Every time the ball was played anywhere near him there was an air of expectation amongst the faithful. And most of the time he produced. The experienced Carlisle defenders shat themselves every time he got the ball. And with good reason - as well as scoring twice, James brought plenty of others into play and was a general nuisance that they just couldn’t handle.

My 3 year old son had come with me to the match, and spent most of the time not watching it, content to play with his toy cars instead. Every time Pools put a promising move together, I would get his attention with something like, “Look! We’re getting near to the Carlisle goal,” or “Watch! We might score here!”

However, when James chased down their keeper and Browny played him in with only the keeper to beat, I couldn’t help myself shouting, “Look, he’s going to score again!” Sure enough, he never looked like missing, and he didn’t disappoint.

And that is the Cooper Effect in a nutshell. Usually I barely dare hope that Pools convert penalties when they are awarded, but I got properly carried away as I just knew the third goal was imminent.

So, Poolies left the Vic happy again, not just with the result or the scoreline, but the manner in which it had been accomplished. I’ve never been one for misty-eyed nostalgia, but it really was like the good old days were here again.

Welcome back Neale, you have been missed. I’m hoping that another era has just started.

SNOWY keeps an eye on how the neighbours are getting on





CENTRAL PARK ponders on attitudes to others' misfortune


There I was, totally at a loss for something to write about, when like a gift from the gods it came. You know who went into administration, and this time it looked to be terminal.

It has been very interesting to see the various reactions from the regulars who I consort with at the match. I have also been more than a bit surprised at the vituperation with which, in some cases, the reaction was expressed.

There’s one mate of mine, known to most in the Town End as an eternal pessimist, who said to me at the Rochdale match words to the effect of  “they’ve done it again, it’s a disgrace this is, the third time you know. They say that this time they will be liquidated, but just watch, at the last minute someone will come forward and save them again. There’s no justice.” He went on for another five minutes but you get the picture.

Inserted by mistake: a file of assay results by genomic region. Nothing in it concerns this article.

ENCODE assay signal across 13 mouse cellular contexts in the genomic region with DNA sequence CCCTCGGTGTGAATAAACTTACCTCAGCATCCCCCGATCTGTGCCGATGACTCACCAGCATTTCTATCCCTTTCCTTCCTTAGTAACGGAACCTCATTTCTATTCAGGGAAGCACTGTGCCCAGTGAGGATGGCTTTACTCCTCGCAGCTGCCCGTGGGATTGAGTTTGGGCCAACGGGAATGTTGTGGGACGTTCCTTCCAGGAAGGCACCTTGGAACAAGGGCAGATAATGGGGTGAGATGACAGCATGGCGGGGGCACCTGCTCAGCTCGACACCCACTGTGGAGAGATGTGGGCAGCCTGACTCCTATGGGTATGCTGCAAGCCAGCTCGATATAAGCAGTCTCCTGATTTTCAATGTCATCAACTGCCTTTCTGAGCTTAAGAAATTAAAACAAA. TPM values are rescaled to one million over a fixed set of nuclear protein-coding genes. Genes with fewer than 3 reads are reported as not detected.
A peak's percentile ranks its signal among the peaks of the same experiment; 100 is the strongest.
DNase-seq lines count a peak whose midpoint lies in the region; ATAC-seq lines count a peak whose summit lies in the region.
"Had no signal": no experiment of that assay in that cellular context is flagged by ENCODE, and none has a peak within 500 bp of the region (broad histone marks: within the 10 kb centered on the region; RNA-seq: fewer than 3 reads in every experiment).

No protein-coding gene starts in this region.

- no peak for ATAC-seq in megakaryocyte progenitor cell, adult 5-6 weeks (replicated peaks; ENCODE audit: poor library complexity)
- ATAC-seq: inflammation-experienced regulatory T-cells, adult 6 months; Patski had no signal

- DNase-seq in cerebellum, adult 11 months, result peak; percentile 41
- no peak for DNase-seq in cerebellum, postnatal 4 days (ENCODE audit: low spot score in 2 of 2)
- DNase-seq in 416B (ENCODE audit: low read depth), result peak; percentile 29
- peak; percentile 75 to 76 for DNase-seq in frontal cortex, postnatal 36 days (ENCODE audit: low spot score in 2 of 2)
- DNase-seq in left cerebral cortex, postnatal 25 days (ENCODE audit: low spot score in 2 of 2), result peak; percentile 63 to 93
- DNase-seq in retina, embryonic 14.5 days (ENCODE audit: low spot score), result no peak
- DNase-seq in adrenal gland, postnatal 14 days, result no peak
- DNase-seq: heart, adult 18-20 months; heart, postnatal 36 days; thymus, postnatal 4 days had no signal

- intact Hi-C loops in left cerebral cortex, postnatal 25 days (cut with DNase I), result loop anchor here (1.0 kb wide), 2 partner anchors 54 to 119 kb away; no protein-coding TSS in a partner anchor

That’s right, if I may adapt PG Wodehouse’s remarks about Scotsmen (Neale Cooper excluded of course), “it’s never difficult to distinguish between Kenneth with a grievance and a ray of sunshine.” Still, on this occasion I have to say he was spot on. To come so near and yet miss out on his heart’s desire might be too much for the lad, let’s just hope that the elation of being proved absolutely right will be enough consolation to make him still turn out for the Carlisle match."they’ve done it again, it’s a disgrace this is, the third time you know. They say that this time they will be liquidated, but just watch, at the last minute someone will come forward and save them again. There’s no justice."

Another very good friend of mine, an urbane and erudite chap, at his own estimate, left me speechless when he remarked “I hope the %&£$*s go into liquidation.” Said in private of course, in case somebody heard him and marked him down as a bad sport.

On the other hand I have been surprised by the number of people who have come out with something like, “well I know they have been our greatest rivals and we love to hate them, but I don’t really want them to go out of existence altogether.”